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How much juice is left in India's market rally?

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The historic mandate won by India's pro-business Bharatiya Janata Party (BJP) has amped up investors' enthusiasm for Indian equities, with several banks raising their targets for the benchmark Sensex index.

The market, which has rallied 15 percent so far this year, still has double-digit gains ahead, according to the revised targets.

Nomura on Friday upped its year-end Sensex target to 27,200 from 24,700 – representing almost 12 percent upside from current levels. The index last traded at 24,363.

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"The historic mandate received by the BJP-led NDA [National Democratic Alliance] translates to a stable government at the center. The timing of this majority government could not have been more opportune as India has moved past key macro hurdles it has faced in the last three years," said Nomura strategists led by Prabhat Awasthi.

"A Modi-led government's key comparative advantage lies in its superior managerial and execution ability, which will help considerably in reversing a debilitating policy paralysis and improving coordination between government departments, in addition jumpstarting the weak investment cycle," he said.

The BJP captured 282 of 543 parliamentary seats in the world's biggest elections that concluded Friday, well above the 272 needed for a majority. It is the first time since 1984 that a single party has won an absolute majority. The NDA garnered a total of 336 seats in the lower house of parliament.

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Short-term catalysts for the market include the formation of a new cabinet over the coming weeks, the presentation of the final budget for 2014-2015 by July and potential policy announcements and "feel good" initiatives by the new government, said Nomura.

Nomura is not alone in its bullish outlook for the market. Citi too raised its year-end target for the Sensex to 26,300 – or an 8 percent rise from current levels.

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"The market run has more legs. The Modi-led NDA has won decisively, and India's equity markets could well have struck gold," Aditya Narain, equity strategist at Citi wrote in report on Friday.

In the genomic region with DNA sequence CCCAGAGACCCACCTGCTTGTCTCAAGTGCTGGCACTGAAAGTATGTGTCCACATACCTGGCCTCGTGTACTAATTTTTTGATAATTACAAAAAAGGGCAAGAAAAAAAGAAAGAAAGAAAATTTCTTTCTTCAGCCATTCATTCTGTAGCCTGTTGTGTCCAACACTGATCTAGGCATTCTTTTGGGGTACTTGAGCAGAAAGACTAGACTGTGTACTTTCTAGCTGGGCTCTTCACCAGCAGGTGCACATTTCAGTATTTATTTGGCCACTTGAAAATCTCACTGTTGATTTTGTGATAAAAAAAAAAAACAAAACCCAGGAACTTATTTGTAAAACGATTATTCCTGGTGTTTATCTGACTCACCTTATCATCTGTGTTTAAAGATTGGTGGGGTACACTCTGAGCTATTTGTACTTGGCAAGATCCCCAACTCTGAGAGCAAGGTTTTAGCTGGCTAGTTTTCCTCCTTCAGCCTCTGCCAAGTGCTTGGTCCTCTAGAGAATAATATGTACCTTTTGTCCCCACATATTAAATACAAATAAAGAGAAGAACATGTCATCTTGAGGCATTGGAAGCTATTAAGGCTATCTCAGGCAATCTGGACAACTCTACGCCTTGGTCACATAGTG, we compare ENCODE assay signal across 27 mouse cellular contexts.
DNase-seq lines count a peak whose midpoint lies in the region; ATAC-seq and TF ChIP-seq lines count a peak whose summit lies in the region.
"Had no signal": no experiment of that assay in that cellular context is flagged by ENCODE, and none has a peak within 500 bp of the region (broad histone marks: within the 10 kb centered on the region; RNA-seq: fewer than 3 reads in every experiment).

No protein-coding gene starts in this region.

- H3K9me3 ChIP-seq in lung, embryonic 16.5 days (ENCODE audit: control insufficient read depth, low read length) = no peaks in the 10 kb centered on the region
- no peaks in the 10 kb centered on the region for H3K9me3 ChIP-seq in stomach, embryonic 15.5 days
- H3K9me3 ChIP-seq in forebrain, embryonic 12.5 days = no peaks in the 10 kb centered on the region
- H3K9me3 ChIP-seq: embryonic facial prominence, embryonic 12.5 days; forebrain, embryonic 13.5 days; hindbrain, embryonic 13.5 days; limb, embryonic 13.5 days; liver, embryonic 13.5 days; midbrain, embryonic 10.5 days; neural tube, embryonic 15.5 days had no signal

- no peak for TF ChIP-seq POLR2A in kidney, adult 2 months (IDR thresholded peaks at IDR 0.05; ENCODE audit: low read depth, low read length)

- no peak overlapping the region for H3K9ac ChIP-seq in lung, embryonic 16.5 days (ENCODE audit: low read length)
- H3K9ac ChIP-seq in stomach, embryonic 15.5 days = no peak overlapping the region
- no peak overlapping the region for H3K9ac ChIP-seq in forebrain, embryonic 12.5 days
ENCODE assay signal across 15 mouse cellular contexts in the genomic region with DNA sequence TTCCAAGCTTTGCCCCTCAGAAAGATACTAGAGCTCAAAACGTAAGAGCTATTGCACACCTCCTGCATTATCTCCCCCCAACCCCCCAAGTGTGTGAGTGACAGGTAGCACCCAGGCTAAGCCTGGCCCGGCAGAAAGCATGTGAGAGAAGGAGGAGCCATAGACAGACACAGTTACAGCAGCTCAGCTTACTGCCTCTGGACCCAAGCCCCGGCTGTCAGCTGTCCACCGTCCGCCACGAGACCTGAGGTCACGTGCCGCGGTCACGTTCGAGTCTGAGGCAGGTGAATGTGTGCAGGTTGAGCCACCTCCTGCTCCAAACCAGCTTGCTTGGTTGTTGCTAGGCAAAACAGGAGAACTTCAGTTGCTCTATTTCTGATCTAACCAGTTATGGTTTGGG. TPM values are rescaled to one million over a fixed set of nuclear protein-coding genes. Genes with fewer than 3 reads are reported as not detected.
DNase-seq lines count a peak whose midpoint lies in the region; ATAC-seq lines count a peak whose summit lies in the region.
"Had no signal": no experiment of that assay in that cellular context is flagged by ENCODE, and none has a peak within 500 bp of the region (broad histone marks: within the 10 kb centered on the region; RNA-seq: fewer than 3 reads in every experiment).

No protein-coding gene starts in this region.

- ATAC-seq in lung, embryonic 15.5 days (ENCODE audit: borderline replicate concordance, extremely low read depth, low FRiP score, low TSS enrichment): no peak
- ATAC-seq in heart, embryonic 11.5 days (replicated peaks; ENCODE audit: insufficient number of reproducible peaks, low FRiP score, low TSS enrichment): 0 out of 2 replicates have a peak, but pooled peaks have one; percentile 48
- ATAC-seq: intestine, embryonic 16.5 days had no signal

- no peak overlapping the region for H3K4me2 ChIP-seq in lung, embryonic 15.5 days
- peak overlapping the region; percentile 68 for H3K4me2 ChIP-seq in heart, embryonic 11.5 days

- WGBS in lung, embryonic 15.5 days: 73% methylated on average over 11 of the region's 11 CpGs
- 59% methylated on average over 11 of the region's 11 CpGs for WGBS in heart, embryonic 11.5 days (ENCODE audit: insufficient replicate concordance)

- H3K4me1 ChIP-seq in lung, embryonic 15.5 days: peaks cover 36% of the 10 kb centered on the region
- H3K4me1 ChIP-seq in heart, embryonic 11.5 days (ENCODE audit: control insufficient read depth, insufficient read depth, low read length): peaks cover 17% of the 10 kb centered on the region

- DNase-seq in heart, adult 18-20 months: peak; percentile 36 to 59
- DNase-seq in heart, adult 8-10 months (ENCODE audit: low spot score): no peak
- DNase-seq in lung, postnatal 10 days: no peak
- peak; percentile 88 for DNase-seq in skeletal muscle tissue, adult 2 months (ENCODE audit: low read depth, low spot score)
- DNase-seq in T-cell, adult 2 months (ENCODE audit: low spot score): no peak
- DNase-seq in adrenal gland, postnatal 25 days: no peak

"The new prime minister's record, its economy/jobs focused campaign all suggest an aggressive growth and economic gains ahead. Do however remember the economy's still bottoming: and earnings will likely remain stable. This market should generate steady, surer and a long run ahead… but the (market's) big sprint's probably done," he added.

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The best way to play the market is to overweight banks, IT, energy and cement – which represents "a mix of growth, revival, reform and valuations," Narain said.

Mark Matthews, head of research Asia, Bank Julius Baer expects domestic investors will be a key driving force for the market's gains going forward.

"What I find compelling is that so few retail investors own the Indian market – they only have about $300 billion in equity out of a total market cap of $1.2 trillion. The Indian household generates about $400 billion in savings every year," Matthews explained.

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"I think the momentum for the market here will come more from the domestic side than the foreign side…If the majority of [Indian] people are voting for BJP than I think they've got to like the market, it's just intuitive," he said.